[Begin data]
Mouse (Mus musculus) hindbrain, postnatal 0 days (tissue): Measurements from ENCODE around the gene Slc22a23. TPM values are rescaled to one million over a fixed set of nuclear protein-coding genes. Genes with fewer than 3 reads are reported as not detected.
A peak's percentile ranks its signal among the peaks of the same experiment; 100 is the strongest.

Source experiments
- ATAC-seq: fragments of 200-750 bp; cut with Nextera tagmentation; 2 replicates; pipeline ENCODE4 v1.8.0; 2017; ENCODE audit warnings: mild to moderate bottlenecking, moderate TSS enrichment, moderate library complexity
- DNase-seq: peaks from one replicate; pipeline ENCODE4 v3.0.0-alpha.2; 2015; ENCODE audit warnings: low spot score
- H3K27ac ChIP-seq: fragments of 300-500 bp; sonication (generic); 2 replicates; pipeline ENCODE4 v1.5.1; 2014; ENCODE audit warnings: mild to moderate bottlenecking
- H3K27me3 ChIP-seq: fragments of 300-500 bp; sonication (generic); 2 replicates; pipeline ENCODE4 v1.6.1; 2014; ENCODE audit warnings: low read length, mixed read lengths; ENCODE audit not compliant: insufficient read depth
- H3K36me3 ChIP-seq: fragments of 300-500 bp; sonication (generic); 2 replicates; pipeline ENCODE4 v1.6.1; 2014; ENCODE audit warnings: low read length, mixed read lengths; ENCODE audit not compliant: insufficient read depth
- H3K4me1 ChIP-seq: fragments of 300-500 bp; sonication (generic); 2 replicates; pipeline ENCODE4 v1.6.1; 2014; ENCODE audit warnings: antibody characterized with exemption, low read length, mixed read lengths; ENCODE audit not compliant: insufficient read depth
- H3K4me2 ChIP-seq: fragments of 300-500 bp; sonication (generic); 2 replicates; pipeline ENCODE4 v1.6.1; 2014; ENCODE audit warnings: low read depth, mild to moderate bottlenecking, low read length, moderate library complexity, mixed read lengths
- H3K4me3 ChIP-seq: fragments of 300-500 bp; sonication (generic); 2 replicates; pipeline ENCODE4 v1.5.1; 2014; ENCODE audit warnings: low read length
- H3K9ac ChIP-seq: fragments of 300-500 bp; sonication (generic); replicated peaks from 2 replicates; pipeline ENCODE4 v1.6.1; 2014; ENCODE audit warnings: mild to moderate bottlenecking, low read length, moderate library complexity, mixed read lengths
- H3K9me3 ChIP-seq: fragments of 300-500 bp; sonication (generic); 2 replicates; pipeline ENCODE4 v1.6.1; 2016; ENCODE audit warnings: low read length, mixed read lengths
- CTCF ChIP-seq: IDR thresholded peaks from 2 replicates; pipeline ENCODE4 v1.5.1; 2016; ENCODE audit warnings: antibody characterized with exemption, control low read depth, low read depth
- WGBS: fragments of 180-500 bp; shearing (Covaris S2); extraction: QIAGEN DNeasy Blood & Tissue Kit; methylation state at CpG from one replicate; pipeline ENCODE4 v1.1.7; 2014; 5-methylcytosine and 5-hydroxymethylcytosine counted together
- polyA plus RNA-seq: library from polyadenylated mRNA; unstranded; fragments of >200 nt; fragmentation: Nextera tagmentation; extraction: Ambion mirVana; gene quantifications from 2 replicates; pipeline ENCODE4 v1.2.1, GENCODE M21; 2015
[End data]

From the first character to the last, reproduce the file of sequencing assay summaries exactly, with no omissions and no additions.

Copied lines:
Mouse (Mus musculus) hindbrain, postnatal 0 days (tissue): Measurements from ENCODE around the gene Slc22a23. TPM values are rescaled to one million over a fixed set of nuclear protein-coding genes. Genes with fewer than 3 reads are reported as not detected.
A peak's percentile ranks its signal among the peaks of the same experiment; 100 is the strongest.

Source experiments
- ATAC-seq: fragments of 200-750 bp; cut with Nextera tagmentation; 2 replicates; pipeline ENCODE4 v1.8.0; 2017; ENCODE audit warnings: mild to moderate bottlenecking, moderate TSS enrichment, moderate library complexity
- DNase-seq: peaks from one replicate; pipeline ENCODE4 v3.0.0-alpha.2; 2015; ENCODE audit warnings: low spot score
- H3K27ac ChIP-seq: fragments of 300-500 bp; sonication (generic); 2 replicates; pipeline ENCODE4 v1.5.1; 2014; ENCODE audit warnings: mild to moderate bottlenecking
- H3K27me3 ChIP-seq: fragments of 300-500 bp; sonication (generic); 2 replicates; pipeline ENCODE4 v1.6.1; 2014; ENCODE audit warnings: low read length, mixed read lengths; ENCODE audit not compliant: insufficient read depth
- H3K36me3 ChIP-seq: fragments of 300-500 bp; sonication (generic); 2 replicates; pipeline ENCODE4 v1.6.1; 2014; ENCODE audit warnings: low read length, mixed read lengths; ENCODE audit not compliant: insufficient read depth
- H3K4me1 ChIP-seq: fragments of 300-500 bp; sonication (generic); 2 replicates; pipeline ENCODE4 v1.6.1; 2014; ENCODE audit warnings: antibody characterized with exemption, low read length, mixed read lengths; ENCODE audit not compliant: insufficient read depth
- H3K4me2 ChIP-seq: fragments of 300-500 bp; sonication (generic); 2 replicates; pipeline ENCODE4 v1.6.1; 2014; ENCODE audit warnings: low read depth, mild to moderate bottlenecking, low read length, moderate library complexity, mixed read lengths
- H3K4me3 ChIP-seq: fragments of 300-500 bp; sonication (generic); 2 replicates; pipeline ENCODE4 v1.5.1; 2014; ENCODE audit warnings: low read length
- H3K9ac ChIP-seq: fragments of 300-500 bp; sonication (generic); replicated peaks from 2 replicates; pipeline ENCODE4 v1.6.1; 2014; ENCODE audit warnings: mild to moderate bottlenecking, low read length, moderate library complexity, mixed read lengths
- H3K9me3 ChIP-seq: fragments of 300-500 bp; sonication (generic); 2 replicates; pipeline ENCODE4 v1.6.1; 2016; ENCODE audit warnings: low read length, mixed read lengths
- CTCF ChIP-seq: IDR thresholded peaks from 2 replicates; pipeline ENCODE4 v1.5.1; 2016; ENCODE audit warnings: antibody characterized with exemption, control low read depth, low read depth
- WGBS: fragments of 180-500 bp; shearing (Covaris S2); extraction: QIAGEN DNeasy Blood & Tissue Kit; methylation state at CpG from one replicate; pipeline ENCODE4 v1.1.7; 2014; 5-methylcytosine and 5-hydroxymethylcytosine counted together
- polyA plus RNA-seq: library from polyadenylated mRNA; unstranded; fragments of >200 nt; fragmentation: Nextera tagmentation; extraction: Ambion mirVana; gene quantifications from 2 replicates; pipeline ENCODE4 v1.2.1, GENCODE M21; 2015